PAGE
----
1. Go to the AWS console and navigate to the EC2 service.

  2. Click on Auto Scaling Groups in the left navigation pane.

  3. Click on the Create Auto Scaling group button.

  4. Enter a name for your auto-scaling group, such as Jenkins-Docker-ASG.

  5. Choose Launch Template as the source for your auto-scaling group and select the launch template that you created in the previous section, such as Jenkins-Docker-LT.

  6. Click on the Next button.

  7. Choose VPC as the network for your auto-scaling group and select one or more subnets from different availability zones. This will ensure high availability and fault tolerance for your instances.

  8. Click on the Next button.

  9. Enter 3 in the Desired capacity field. This will tell the auto-scaling group to launch three instances using the launch template.

  10. Enter 3 in the Minimum capacity field. This will tell the auto-scaling group to keep at least three instances running at all times.

  11. Enter 3 in the Maximum capacity field. This will tell the auto-scaling group to not launch more than three instances at any time.

  12. Choose None as the scaling policy for your auto-scaling group. This will tell the auto-scaling group to not scale up or down based on any metrics or alarms.

  13. Click on the Next button.

  14. Add any notifications or tags that you want to assign to your auto-scaling group.

  15. Click on the Next button.

  16. Review your auto-scaling group details and click on the Create Auto-Scaling group button.

  17. Wait for your auto-scaling group to be created.

You have successfully created an auto-scaling group using the launch template.

How to Access Jenkins Web Page on Each Instance and How to Test Docker Setup on Each Instance

In this section, I’ll show you how to access the Jenkins web page on each instance and how to test the Docker setup on each instance. We’ll use a tool called curl that can send HTTP requests and display the response in the terminal. We’ll also use a command called docker run that can run a container from a Docker image.

To do this, we’ll use the following steps:

  1. Go to the AWS console and navigate to the EC2 service.

  2. Click on Instances in the left navigation pane and select one of the instances that belong to your auto-scaling group, such as Jenkins-Docker-ASG-1.

  3. Copy the public IP address of the instance from the details panel.

  4. SSH into the instance using your key pair and the ec2-user username.

  5. Run curl by running the following command:

curl http://localhost:8080/

This command will send a GET request to the Jenkins web page on port 8080 and display the HTML response in the terminal.

  1. You should see some HTML code that contains the text “Unlock Jenkins”. This means that Jenkins is running on your instance and you need to unlock it using an initial password.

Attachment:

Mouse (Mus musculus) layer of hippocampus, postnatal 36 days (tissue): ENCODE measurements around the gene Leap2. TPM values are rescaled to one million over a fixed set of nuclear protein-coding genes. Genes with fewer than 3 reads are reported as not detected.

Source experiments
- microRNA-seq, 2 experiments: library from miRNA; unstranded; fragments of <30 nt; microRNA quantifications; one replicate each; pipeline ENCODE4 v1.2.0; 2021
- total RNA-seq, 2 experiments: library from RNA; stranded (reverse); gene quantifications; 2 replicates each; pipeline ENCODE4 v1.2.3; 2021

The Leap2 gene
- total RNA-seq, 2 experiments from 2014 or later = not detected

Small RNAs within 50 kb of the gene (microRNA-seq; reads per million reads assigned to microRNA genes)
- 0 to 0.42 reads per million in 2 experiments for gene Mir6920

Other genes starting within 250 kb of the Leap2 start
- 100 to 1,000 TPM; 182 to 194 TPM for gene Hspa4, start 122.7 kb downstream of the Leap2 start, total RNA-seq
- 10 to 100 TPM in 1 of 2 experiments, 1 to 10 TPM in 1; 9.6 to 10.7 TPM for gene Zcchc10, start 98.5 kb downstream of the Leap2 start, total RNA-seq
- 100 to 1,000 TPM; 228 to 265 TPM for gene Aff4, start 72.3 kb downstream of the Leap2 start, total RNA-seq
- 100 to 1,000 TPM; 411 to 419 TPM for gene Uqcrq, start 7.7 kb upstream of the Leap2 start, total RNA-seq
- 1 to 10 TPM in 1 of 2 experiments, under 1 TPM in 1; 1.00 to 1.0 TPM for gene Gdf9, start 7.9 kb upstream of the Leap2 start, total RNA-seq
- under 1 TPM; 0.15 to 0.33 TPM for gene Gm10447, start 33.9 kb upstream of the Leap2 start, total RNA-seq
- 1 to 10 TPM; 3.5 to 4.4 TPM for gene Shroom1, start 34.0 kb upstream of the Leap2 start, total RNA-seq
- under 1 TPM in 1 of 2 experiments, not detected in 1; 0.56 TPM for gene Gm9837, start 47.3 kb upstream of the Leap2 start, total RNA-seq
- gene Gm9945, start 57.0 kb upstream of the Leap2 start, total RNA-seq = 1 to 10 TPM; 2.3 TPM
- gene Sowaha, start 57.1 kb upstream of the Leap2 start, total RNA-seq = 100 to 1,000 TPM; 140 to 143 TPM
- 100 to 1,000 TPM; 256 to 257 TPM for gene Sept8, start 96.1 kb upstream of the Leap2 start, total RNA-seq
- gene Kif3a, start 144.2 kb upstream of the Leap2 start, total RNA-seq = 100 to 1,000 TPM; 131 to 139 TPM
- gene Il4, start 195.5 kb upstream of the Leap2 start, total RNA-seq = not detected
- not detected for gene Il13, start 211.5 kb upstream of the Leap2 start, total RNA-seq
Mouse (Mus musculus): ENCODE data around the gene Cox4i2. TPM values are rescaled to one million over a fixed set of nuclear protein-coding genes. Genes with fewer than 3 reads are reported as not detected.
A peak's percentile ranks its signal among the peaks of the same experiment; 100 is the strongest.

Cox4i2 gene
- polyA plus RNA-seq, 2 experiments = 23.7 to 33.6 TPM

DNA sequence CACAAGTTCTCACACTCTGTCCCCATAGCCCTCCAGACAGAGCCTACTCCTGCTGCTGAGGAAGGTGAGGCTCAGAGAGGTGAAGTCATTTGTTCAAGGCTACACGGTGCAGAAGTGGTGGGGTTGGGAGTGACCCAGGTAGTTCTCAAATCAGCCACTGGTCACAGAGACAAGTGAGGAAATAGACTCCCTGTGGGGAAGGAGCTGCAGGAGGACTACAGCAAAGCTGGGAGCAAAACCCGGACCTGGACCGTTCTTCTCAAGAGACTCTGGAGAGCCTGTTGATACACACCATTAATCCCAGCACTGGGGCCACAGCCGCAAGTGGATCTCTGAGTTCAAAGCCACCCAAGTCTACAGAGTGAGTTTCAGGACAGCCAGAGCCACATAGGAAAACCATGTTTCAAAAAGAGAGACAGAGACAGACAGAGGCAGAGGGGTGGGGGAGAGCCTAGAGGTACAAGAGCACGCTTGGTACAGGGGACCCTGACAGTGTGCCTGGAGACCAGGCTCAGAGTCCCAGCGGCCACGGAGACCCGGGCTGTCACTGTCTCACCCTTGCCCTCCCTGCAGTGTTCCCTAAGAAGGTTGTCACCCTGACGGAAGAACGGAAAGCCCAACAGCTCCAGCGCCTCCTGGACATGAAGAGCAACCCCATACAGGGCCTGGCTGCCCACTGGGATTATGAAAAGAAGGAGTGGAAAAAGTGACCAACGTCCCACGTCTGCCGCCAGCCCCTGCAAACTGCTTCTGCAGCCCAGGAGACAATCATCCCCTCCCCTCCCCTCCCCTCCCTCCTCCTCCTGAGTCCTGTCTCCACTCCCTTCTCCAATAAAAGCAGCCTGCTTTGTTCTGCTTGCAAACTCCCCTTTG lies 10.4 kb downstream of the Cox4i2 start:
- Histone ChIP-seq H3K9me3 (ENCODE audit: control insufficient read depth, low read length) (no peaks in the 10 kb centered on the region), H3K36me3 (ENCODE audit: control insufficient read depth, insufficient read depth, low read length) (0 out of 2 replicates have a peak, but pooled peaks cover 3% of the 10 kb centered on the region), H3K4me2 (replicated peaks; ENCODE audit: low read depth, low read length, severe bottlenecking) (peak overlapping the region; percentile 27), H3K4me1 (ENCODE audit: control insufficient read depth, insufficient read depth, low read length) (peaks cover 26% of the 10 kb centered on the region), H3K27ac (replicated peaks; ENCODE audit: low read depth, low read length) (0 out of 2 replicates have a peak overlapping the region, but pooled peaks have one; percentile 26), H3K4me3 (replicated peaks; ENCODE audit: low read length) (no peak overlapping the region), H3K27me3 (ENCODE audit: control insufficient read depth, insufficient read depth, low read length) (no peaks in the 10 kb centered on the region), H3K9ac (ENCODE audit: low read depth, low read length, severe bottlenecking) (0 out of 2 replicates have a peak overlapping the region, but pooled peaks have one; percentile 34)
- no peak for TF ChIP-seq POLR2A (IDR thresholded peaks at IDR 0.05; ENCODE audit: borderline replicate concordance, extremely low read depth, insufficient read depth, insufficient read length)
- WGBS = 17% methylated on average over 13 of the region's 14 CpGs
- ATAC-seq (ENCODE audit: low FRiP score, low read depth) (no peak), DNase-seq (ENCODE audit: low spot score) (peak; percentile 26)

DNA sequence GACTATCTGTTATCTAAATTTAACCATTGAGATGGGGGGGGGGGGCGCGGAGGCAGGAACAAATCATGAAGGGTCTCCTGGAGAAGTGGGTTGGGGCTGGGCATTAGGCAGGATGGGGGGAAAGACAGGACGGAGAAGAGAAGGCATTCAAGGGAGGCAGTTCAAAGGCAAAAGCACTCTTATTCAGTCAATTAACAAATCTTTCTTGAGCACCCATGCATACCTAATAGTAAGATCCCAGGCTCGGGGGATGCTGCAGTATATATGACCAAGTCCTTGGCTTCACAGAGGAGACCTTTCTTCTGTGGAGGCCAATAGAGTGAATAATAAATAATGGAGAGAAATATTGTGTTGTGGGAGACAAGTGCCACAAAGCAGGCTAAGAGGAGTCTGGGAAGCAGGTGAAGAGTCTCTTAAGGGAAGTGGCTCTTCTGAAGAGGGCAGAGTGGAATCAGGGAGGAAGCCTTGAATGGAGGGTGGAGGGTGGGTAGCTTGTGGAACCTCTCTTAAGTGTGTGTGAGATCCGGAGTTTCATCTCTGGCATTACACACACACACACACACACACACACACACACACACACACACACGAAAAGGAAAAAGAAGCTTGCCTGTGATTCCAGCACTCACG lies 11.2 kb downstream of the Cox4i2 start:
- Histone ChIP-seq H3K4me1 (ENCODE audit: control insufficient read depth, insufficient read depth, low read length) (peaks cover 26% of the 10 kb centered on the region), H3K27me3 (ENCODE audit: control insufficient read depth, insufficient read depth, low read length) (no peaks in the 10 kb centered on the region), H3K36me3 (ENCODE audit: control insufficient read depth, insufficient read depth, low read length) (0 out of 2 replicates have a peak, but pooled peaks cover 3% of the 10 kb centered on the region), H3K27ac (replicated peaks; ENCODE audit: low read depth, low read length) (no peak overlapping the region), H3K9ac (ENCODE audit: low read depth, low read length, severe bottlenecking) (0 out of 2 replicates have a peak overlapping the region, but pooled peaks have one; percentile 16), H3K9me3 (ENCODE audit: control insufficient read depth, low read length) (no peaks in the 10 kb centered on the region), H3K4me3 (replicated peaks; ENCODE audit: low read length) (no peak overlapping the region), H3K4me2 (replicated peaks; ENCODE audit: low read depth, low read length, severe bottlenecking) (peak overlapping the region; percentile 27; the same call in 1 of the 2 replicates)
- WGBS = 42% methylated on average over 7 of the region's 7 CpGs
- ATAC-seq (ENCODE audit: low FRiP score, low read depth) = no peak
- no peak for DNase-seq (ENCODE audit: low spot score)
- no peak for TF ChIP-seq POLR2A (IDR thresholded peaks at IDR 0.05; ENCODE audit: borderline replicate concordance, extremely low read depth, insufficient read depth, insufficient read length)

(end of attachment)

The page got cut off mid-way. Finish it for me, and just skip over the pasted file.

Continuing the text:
2. To get the password, run the following command:

sudo cat /var/lib/jenkins/secrets/initialAdminPassword

This command will display the password that you need to enter on the Jenkins web page.

  1. Copy the password and paste it into your browser’s address bar after the instance’s public IP address and port 8080. For example, http://<instance-public-ip>:8080/<password>. You should see the Jenkins welcome page that asks you to customize Jenkins or install suggested plugins.

  2. Follow the instructions to complete the Jenkins setup.

  3. To test the Docker setup on your instance, run the following command:

docker run hello-world

This command will pull and run a Docker image called hello-world that prints a message in the terminal.

  1. You should see a message that says “Hello from Docker!” and some details about the Docker version and image ID. This means that Docker is running on your instance and you can run containers from Docker images.

  2. Repeat steps 2-11 for each of your instances that belong to your auto-scaling group.

You have successfully accessed the Jenkins web page on each instance and tested the Docker setup on each instance.

Conclusion

In this blog post, I have explained how to use launch templates and auto-scaling groups in AWS EC2, two powerful tools that can help you automate your EC2 configuration and scaling. I have also shown you how to create and use them in practice by launching three EC2 instances with Jenkins and Docker setup using a launch template and an auto-scaling group.

I have also shown you how to access the Jenkins web page on each instance and how to test the Docker setup on each instance.

I hope you found this blog post informative and engaging. If you want to learn more about AWS and DevOps, here are some links to additional resources:

This is the end of the blog post for Day 40.

Thank you for reading and stay tuned for more posts in this series! 😊

Did you find this article valuable?

Support Ajit Fawade by becoming a sponsor. Any amount is appreciated!